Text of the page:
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Zenoti hits $1B valuation, raises $160M to build enterprise software for salons, spas, yoga studios

Zenoti CEO Sudheer Koneru. (Zenoti Photo)

The Seattle startup ecosystem has a new unicorn.

Zenoti just reeled in a $160 million Series D round to help supercharge its enterprise software product used by more than 12,000 spas, salons, and other wellness businesses across the globe.

The Bellevue, Wash-based company joins an elite group of Seattle-area startups valued at more than $1 billion, including five — Convoy, Auth0, Outreach, Qumulo, Remitly — that reached “unicorn” status over the past two years.

Zenoti has flown somewhat under-the-radar since two brothers came up with the idea for the business back in 2011.

Co-founder and CEO Sudheer Koneru spent more than seven years at Microsoft as a director and product unit manager within the Windows division. He went on to launch an e-learning startup that eventually morphed into an HR software company called SumTotal Systems.

In 2008, he took a break from work.

“I didn’t think I would have started a company doing spa salon software, for sure,” Koneru told GeekWire last week.

But Koneru had invested in a chain of health clubs, spas and salons in India. That exposed him to the outdated back-end systems used to help keep the businesses running.

“There was software, but nobody built the software from an enterprise perspective,” he said.

Koneru teamed up with his brother, Dheeraj Koneru, another longtime tech industry leader and former Microsoftie. The pair sold their stakes in the spa and salon company and launched Zenoti, betting on a much larger opportunity.

That decision paid off. Zenoti now serves chains including European Wax Center, Hand & Stone, Massage Heights, Toni&Guy, Gene Juarez, and more that use its software for everything from scheduling to payments to inventory.

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The company makes money by charging a subscription fee per store; it also has a fast-growing payments arm. Revenue has doubled this year and is expected to grow 120% in 2021. Koneru declined to provide specific figures.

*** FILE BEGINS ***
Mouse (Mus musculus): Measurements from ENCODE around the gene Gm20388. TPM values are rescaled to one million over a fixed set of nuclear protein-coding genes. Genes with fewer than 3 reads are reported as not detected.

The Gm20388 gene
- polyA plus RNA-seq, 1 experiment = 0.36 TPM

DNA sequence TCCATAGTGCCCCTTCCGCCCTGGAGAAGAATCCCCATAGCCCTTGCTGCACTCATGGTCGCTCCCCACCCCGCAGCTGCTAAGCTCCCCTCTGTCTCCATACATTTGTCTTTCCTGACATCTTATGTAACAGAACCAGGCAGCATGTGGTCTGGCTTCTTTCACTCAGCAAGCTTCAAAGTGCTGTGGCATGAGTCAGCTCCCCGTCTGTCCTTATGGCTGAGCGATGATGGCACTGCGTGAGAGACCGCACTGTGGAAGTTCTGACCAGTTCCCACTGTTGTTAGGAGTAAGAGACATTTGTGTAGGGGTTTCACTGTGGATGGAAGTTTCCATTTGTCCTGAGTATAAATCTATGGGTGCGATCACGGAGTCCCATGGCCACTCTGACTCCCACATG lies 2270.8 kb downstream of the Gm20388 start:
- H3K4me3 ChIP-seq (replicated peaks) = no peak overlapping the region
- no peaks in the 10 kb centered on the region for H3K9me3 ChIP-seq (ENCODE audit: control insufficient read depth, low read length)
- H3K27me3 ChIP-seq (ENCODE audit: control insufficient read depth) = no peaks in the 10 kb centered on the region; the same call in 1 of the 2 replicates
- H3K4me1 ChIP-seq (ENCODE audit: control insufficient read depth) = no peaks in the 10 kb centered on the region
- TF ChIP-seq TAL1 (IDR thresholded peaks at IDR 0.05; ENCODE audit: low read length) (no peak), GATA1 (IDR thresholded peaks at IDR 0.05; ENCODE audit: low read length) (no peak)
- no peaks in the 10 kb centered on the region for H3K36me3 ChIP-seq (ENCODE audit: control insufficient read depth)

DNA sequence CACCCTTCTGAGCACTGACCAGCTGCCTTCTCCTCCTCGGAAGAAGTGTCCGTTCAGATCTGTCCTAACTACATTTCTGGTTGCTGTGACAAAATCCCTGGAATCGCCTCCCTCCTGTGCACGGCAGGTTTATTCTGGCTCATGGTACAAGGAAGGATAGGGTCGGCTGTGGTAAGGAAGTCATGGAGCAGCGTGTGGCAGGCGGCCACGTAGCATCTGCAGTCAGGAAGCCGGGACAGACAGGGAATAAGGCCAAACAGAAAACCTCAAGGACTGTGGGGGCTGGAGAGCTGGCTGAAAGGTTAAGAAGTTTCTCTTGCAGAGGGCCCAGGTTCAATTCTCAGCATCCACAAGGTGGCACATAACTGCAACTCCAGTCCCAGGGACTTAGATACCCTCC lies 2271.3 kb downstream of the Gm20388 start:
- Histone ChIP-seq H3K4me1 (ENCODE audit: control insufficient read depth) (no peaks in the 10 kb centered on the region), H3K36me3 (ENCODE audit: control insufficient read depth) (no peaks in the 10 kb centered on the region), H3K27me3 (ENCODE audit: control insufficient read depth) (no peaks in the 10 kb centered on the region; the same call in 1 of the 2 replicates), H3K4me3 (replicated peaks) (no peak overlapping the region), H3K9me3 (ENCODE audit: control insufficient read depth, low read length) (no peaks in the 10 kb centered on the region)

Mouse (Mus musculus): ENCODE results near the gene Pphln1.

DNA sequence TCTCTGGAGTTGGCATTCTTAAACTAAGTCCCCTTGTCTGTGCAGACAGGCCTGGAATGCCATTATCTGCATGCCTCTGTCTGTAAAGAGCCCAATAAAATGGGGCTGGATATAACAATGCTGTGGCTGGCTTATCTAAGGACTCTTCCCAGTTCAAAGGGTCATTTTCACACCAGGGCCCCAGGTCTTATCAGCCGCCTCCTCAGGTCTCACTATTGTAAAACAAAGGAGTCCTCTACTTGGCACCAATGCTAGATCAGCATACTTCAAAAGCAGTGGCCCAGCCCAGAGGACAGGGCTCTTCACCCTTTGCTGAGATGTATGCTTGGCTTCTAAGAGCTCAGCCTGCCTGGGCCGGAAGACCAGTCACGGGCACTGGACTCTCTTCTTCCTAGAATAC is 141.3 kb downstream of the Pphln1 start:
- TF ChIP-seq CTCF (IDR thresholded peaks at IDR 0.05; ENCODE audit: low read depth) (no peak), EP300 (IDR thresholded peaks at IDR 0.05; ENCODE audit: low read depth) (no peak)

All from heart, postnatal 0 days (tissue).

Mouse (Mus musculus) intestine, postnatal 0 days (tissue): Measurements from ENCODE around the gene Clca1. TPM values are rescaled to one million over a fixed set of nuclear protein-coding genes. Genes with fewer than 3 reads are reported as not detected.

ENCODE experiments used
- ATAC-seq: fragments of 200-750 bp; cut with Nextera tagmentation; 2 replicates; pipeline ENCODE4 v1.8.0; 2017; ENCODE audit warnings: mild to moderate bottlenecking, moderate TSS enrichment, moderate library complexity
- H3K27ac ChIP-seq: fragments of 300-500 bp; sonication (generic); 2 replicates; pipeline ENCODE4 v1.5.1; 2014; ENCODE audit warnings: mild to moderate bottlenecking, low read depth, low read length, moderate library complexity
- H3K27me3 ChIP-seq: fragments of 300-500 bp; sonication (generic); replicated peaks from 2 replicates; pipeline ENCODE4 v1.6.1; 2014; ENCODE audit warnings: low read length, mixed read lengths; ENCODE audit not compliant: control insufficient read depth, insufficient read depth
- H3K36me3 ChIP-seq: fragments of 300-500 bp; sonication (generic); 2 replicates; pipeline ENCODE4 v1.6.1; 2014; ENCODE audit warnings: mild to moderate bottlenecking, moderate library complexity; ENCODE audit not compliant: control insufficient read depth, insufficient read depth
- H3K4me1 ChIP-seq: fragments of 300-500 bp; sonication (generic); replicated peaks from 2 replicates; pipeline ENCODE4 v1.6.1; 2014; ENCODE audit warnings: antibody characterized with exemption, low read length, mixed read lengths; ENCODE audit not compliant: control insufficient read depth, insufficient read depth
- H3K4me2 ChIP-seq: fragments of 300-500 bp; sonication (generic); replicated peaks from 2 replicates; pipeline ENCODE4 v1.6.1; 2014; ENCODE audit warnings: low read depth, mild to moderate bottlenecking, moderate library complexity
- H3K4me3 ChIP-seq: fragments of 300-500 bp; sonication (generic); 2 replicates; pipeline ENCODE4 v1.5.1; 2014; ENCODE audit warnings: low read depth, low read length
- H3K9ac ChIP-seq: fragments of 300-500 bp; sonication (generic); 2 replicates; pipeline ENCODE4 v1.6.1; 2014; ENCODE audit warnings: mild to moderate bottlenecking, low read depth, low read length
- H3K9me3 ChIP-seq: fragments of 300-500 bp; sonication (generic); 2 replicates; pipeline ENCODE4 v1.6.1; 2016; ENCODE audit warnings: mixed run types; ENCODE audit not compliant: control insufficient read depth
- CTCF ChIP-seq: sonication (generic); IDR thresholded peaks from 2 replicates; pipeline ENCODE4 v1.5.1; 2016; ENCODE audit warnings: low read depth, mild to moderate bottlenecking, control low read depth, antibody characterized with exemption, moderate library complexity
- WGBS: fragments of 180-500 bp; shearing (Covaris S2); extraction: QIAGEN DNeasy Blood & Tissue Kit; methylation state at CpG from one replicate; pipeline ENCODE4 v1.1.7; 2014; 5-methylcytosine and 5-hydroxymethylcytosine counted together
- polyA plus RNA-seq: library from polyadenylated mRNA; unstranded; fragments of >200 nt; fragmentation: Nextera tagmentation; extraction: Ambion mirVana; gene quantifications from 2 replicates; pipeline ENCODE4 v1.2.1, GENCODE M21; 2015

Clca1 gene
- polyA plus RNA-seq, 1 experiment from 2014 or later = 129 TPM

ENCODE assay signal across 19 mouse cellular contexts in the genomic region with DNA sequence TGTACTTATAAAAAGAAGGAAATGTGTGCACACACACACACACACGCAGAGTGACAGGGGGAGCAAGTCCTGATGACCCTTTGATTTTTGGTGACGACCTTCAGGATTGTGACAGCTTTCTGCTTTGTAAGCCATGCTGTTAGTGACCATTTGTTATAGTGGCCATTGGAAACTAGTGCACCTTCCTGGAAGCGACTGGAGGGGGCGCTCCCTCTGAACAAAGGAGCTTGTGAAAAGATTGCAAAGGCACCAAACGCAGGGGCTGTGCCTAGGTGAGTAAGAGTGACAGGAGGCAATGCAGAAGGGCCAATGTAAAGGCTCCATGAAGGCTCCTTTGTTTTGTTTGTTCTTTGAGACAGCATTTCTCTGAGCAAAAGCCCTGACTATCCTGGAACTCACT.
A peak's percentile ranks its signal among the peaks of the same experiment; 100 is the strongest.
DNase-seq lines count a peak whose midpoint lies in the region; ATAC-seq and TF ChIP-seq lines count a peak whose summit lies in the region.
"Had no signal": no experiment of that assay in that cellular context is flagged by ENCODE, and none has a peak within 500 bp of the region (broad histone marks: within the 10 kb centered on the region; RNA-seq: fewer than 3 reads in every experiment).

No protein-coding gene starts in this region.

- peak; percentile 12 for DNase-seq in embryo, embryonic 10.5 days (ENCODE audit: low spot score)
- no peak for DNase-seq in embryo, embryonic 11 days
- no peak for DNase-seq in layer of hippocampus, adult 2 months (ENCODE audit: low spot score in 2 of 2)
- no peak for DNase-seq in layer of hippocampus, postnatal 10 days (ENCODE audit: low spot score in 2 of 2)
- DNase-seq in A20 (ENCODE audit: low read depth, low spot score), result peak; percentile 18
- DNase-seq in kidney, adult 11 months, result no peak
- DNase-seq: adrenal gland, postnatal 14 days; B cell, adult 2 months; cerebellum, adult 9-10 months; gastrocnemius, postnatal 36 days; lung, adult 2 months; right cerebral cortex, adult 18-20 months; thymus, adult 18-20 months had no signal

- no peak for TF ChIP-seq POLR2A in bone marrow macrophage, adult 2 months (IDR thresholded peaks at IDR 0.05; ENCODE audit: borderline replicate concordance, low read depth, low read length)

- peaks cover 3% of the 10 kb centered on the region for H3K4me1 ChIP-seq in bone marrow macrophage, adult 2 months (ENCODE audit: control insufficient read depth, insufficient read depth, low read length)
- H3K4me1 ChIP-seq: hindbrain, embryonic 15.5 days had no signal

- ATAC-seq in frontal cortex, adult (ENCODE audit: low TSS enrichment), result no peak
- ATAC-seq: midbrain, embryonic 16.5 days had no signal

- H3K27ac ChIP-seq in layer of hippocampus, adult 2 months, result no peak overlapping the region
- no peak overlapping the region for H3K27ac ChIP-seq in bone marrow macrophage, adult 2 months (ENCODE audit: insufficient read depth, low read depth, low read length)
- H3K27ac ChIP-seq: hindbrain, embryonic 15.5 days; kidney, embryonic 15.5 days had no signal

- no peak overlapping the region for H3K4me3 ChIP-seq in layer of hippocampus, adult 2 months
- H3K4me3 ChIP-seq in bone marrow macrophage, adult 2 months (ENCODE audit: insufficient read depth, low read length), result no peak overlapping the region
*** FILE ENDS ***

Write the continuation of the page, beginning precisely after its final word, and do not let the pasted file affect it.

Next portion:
The pandemic closed many of its customers’ locations temporarily. But it has also helped shine a spotlight on Zenoti’s technology that can enable touchless experiences such as payments from a phone or self-check-ins — convenient features that might stick in a post-pandemic world.

“It’s turned out to be a great window for us,” Koneru said.

In a blog post about beauty and wellness in a post-COVID world, Koneru details a “tectonic transformation” that he anticipates in the beauty and wellness industry in the wake of COVID-19 due in large part to the personal and physical nature of the work.

“Cloud-based, always-on, device-independent software has already transformed many other industries like transportation, media and communication,” he wrote. “While the beauty & wellness industry has been gradually migrating to such platforms over the last decade, the current crisis may be the catalyst to accelerate this adoption.”

With the fresh cash, Zenoti plans on expanding to pet grooming and fitness.

“There is no good enterprise-class software in these verticals,” Koneru noted.

Koneru estimates the total market opportunity at around $14 billion. Zenoti is looking to own a large chunk of that. Most of its competitors offer desktop-based solutions or single-store options, Koneru said.

“We think there’s a huge opportunity to be the category leader in this space,” he added.

Zenoti employs 550 people, with around 100 in the Seattle region and nearly 400 in India. It went through a small round of job cuts earlier this year. Total funding to date is $250 million.

Advent International led the Series D round. Tiger Global and Steadview Partners also participated.

“The wellness industry is ripe for disruption, particularly as COVID-19 has made it more important than ever to eliminate unnecessary face-to-face interactions wherever possible,” Eric Wei, a managing director on Advent’s technology team in Palo Alto, Calif., said in a statement.

Zenoti is ranked No. 20 on the GeekWire 200 list of top Pacific Northwest tech startups,

Despite the pandemic, venture capitalists are pouring money into Pacific Northwest tech companies at record levels. Investors sunk $1.1 billion across 65 deals during the third quarter, according to GeekWire’s tally, derived from our running list of Pacific Northwest startup investments. Funding totals from July and August eclipsed last year’s levels. The investment activity follows a strong first half of 2020 for Seattle and the broader Pacific Northwest startup ecosystem.

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